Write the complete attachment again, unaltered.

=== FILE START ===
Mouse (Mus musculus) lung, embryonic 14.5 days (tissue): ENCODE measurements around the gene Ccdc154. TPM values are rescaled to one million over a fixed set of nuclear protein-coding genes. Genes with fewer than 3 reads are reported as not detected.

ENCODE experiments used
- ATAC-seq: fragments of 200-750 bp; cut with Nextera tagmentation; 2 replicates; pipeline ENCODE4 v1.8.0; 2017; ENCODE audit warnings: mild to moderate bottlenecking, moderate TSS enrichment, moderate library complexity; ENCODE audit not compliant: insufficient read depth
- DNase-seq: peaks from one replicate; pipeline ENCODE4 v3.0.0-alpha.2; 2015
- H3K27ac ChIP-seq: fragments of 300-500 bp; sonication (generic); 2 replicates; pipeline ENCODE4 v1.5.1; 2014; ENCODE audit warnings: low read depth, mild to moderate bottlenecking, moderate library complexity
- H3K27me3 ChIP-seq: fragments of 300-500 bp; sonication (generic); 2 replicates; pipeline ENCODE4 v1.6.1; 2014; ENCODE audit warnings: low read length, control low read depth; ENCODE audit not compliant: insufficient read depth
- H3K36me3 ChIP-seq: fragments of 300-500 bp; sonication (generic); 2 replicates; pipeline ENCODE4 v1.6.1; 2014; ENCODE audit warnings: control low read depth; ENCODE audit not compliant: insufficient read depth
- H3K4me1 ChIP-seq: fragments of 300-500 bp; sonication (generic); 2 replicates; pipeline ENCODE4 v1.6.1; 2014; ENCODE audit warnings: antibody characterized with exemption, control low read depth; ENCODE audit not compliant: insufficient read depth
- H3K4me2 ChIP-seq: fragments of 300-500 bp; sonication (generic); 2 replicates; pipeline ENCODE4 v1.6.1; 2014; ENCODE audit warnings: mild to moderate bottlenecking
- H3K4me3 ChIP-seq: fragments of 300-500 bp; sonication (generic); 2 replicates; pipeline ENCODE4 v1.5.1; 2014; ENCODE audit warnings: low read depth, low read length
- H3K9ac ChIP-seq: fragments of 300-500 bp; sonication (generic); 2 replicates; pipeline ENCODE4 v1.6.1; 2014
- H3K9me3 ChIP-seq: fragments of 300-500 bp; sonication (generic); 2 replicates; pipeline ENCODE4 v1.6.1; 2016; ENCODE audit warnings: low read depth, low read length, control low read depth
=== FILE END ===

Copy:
Mouse (Mus musculus) lung, embryonic 14.5 days (tissue): ENCODE measurements around the gene Ccdc154. TPM values are rescaled to one million over a fixed set of nuclear protein-coding genes. Genes with fewer than 3 reads are reported as not detected.

ENCODE experiments used
- ATAC-seq: fragments of 200-750 bp; cut with Nextera tagmentation; 2 replicates; pipeline ENCODE4 v1.8.0; 2017; ENCODE audit warnings: mild to moderate bottlenecking, moderate TSS enrichment, moderate library complexity; ENCODE audit not compliant: insufficient read depth
- DNase-seq: peaks from one replicate; pipeline ENCODE4 v3.0.0-alpha.2; 2015
- H3K27ac ChIP-seq: fragments of 300-500 bp; sonication (generic); 2 replicates; pipeline ENCODE4 v1.5.1; 2014; ENCODE audit warnings: low read depth, mild to moderate bottlenecking, moderate library complexity
- H3K27me3 ChIP-seq: fragments of 300-500 bp; sonication (generic); 2 replicates; pipeline ENCODE4 v1.6.1; 2014; ENCODE audit warnings: low read length, control low read depth; ENCODE audit not compliant: insufficient read depth
- H3K36me3 ChIP-seq: fragments of 300-500 bp; sonication (generic); 2 replicates; pipeline ENCODE4 v1.6.1; 2014; ENCODE audit warnings: control low read depth; ENCODE audit not compliant: insufficient read depth
- H3K4me1 ChIP-seq: fragments of 300-500 bp; sonication (generic); 2 replicates; pipeline ENCODE4 v1.6.1; 2014; ENCODE audit warnings: antibody characterized with exemption, control low read depth; ENCODE audit not compliant: insufficient read depth
- H3K4me2 ChIP-seq: fragments of 300-500 bp; sonication (generic); 2 replicates; pipeline ENCODE4 v1.6.1; 2014; ENCODE audit warnings: mild to moderate bottlenecking
- H3K4me3 ChIP-seq: fragments of 300-500 bp; sonication (generic); 2 replicates; pipeline ENCODE4 v1.5.1; 2014; ENCODE audit warnings: low read depth, low read length
- H3K9ac ChIP-seq: fragments of 300-500 bp; sonication (generic); 2 replicates; pipeline ENCODE4 v1.6.1; 2014
- H3K9me3 ChIP-seq: fragments of 300-500 bp; sonication (generic); 2 replicates; pipeline ENCODE4 v1.6.1; 2016; ENCODE audit warnings: low read depth, low read length, control low read depth